If I did not participate in an interview during the investigation, can I still provide information at the Administrative Conference?

A party who does not provide information during the investigation phase of the process may still provide information at the Administrative Conference. This applies to both complainants and respondents.

Can I submit new documentary evidence at the Administrative Conference and can I ask a witness not interviewed by the investigator to provide information at the Administrative Conference?

Parties may not submit new documents (copies emails, texts, records of social media posts or other electronic records or communication) or introduce new witnesses after the Investigation Report without approval from the decision-maker. Parties can request approval by submitting a petition which demonstrates good cause why the document or witness was not submitted earlier. Petitions requesting to introduce new documents or witnesses at the Administrative Conference should be included with the party’s pre-Conference submissions. It is possible for the introduction of new evidence to result in a postponement of the Administrative Conference.

Determining Who to Propose as Witnesses

Who should I propose as my witnesses?

Parties should propose fact witnesses for the investigator to interview. Fact witnesses are persons who have knowledge of facts or circumstances concerning the allegations being investigated. A fact witnesses can be any person who:

  • saw or heard all or part of the alleged incident;
  • observed the condition of one or both parties near in time to when the alleged incident took place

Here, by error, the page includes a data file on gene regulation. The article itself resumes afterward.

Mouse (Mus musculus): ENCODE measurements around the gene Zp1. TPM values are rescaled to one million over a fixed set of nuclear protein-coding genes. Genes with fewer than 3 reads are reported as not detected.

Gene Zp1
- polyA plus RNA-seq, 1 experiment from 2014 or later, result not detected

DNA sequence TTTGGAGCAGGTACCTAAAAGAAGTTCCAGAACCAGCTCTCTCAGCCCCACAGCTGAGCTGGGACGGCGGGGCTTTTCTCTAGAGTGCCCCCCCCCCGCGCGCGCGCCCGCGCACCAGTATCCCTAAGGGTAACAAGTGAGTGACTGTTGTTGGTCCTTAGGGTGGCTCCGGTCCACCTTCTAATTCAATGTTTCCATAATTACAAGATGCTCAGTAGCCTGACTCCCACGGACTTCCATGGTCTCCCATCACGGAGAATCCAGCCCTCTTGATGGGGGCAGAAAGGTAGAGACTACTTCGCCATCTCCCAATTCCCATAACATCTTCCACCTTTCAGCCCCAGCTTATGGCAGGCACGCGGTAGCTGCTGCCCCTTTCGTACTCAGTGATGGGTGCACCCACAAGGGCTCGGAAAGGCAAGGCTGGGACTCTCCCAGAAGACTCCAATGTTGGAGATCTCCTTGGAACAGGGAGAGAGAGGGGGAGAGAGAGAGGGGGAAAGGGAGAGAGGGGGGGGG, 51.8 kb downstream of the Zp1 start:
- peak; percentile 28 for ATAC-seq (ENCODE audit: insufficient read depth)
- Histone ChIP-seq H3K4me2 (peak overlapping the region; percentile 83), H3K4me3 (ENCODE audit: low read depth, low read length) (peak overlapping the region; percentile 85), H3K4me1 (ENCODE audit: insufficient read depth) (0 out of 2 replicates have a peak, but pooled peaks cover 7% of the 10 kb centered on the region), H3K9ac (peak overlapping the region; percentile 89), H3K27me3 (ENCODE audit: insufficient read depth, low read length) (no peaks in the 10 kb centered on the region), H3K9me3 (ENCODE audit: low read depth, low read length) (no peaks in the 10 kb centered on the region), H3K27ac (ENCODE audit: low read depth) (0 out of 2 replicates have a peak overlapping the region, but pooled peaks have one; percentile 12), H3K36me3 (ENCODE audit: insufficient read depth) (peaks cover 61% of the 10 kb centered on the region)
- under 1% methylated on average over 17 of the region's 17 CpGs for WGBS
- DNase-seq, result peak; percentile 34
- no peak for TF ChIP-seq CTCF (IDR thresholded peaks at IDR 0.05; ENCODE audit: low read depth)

•  communicated with one or both parties about the alleged incident.
  •  has any other knowledge of facts or circumstances or who can provide evidence that makes it more or less likely that the conduct occurred as alleged.

Witnesses who do not have direct knowledge about the allegations being investigated and who would speak only to character (e.g. positive or negative character traits or reputation in the community) are likely to be given less weight by the decision-maker.

To decide who you may want to propose as a witness, think about who was present for any part of the alleged incident(s). Any person who may have seen or heard any or all of what occurred, any person who saw or communicated with you or the other party around the time of the alleged incident(s) may have relevant information, as well as any person who you or the other party may have spoken to or communicated with via text message, social media, or other electronic means about the events underlying the allegations(s).

How do I let the investigator know who I have chosen as my witnesses?

During the investigation you may propose witnesses for the investigator to interview. You can provide this information to the investigator during your interview, or you can email the investigator with this information. It is helpful if you let the investigator know what information you believe can be obtained from each witness.

I am concerned that the individuals I am proposing as witnesses may have forgotten information. Should I talk to them before they are interviewed in order to refresh their recollection?

No. It is best that you not try to refresh a witnesses’ recollection. If you provide them with your perspective on the incident(s) or refresh their recollection, it could be difficult for the Decision-maker to tell what information the witness actually remembered themselves versus what you told them. This may lead the Decision-maker to give less weight to information from that witness.